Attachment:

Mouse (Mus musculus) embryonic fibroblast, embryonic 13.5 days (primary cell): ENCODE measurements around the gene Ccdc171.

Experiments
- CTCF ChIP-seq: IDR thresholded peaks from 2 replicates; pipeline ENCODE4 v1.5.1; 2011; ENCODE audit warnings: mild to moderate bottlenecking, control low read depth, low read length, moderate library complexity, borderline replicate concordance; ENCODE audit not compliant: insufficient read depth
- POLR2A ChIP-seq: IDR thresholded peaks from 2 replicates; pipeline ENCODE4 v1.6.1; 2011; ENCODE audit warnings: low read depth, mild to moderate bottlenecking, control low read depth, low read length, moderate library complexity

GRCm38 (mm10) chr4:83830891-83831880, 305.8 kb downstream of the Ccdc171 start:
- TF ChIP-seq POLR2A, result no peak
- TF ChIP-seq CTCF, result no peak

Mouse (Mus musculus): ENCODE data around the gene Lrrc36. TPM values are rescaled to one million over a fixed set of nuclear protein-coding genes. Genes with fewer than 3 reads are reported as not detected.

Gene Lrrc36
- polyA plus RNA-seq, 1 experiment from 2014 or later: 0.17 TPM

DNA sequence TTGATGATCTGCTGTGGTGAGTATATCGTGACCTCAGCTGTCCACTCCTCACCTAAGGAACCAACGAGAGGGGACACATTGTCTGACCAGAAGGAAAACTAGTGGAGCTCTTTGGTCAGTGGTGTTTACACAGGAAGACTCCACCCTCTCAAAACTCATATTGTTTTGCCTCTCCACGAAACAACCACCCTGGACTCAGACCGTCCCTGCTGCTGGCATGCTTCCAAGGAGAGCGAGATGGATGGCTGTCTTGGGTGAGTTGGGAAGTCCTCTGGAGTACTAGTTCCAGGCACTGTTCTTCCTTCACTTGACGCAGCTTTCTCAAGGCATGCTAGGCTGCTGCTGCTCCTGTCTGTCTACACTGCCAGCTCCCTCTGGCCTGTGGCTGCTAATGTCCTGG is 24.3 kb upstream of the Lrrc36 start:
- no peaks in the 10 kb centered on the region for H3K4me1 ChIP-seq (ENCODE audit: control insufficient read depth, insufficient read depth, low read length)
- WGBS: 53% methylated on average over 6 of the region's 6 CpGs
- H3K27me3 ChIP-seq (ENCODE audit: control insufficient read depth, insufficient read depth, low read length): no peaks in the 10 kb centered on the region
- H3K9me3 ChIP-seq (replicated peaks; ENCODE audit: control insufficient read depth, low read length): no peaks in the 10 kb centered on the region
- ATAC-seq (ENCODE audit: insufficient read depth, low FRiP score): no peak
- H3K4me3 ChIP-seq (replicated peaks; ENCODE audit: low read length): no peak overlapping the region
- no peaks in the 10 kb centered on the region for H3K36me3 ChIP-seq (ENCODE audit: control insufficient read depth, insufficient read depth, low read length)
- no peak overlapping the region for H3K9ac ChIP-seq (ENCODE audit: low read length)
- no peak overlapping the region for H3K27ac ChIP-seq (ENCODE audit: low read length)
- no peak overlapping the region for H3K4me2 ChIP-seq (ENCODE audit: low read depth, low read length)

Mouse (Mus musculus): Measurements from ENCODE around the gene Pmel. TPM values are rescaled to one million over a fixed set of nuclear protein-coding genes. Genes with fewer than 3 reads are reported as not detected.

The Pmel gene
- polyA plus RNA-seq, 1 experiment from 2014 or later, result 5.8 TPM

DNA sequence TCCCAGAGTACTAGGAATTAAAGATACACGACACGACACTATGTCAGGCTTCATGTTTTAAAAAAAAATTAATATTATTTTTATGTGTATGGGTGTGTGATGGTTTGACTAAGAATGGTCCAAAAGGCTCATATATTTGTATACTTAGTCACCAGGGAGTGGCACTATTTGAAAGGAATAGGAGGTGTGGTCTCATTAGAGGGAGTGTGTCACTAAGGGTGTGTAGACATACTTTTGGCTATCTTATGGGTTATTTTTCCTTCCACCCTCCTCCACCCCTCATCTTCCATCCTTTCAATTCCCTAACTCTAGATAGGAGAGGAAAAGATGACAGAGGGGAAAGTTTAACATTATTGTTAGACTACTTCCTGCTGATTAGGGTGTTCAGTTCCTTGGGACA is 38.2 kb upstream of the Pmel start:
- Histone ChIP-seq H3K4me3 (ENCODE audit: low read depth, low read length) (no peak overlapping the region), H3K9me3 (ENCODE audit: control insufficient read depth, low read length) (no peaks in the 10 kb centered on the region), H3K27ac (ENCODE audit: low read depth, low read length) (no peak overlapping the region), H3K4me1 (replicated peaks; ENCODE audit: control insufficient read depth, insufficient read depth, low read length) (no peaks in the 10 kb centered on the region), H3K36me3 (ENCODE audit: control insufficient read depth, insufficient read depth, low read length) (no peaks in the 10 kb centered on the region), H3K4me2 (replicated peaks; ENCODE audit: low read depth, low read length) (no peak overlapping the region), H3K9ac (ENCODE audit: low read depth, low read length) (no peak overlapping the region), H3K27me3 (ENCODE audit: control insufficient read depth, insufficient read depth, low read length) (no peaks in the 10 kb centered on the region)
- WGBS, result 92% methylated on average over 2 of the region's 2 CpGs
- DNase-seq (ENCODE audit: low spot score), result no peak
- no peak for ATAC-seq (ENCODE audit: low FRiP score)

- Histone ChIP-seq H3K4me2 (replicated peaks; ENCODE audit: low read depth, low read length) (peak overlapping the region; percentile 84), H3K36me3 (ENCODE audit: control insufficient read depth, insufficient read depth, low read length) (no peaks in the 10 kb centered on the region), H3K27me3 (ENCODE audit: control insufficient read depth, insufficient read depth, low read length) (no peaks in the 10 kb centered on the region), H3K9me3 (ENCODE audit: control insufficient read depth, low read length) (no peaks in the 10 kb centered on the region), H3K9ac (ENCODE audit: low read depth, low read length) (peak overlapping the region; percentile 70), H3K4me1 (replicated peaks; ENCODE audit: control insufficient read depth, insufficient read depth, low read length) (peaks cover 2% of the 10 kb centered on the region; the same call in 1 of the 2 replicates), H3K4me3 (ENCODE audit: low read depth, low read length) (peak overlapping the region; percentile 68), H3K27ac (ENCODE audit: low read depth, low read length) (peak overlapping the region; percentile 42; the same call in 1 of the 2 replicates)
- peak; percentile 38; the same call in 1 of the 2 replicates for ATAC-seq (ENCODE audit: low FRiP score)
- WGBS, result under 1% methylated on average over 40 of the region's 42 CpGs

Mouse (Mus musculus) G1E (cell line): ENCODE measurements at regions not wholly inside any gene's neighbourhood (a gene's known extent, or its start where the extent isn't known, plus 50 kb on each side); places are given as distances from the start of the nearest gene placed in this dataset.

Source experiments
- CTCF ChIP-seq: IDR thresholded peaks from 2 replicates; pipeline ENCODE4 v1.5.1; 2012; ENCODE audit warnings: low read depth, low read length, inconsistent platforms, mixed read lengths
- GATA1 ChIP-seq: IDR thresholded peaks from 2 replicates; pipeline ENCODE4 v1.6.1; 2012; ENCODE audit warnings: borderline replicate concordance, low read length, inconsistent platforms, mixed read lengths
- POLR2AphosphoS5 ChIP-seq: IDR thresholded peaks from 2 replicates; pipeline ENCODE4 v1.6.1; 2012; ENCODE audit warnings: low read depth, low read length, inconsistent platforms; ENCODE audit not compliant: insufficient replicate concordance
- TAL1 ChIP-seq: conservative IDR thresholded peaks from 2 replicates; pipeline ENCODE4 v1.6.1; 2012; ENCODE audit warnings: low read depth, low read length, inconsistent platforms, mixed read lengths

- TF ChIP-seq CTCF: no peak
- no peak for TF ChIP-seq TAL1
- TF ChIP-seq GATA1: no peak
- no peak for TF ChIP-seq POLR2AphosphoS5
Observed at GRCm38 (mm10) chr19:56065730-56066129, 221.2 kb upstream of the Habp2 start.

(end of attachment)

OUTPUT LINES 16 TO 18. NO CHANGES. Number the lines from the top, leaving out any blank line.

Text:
- ATAC-seq (ENCODE audit: insufficient read depth, low FRiP score): no peak
- H3K4me3 ChIP-seq (replicated peaks; ENCODE audit: low read length): no peak overlapping the region
- no peaks in the 10 kb centered on the region for H3K36me3 ChIP-seq (ENCODE audit: control insufficient read depth, insufficient read depth, low read length)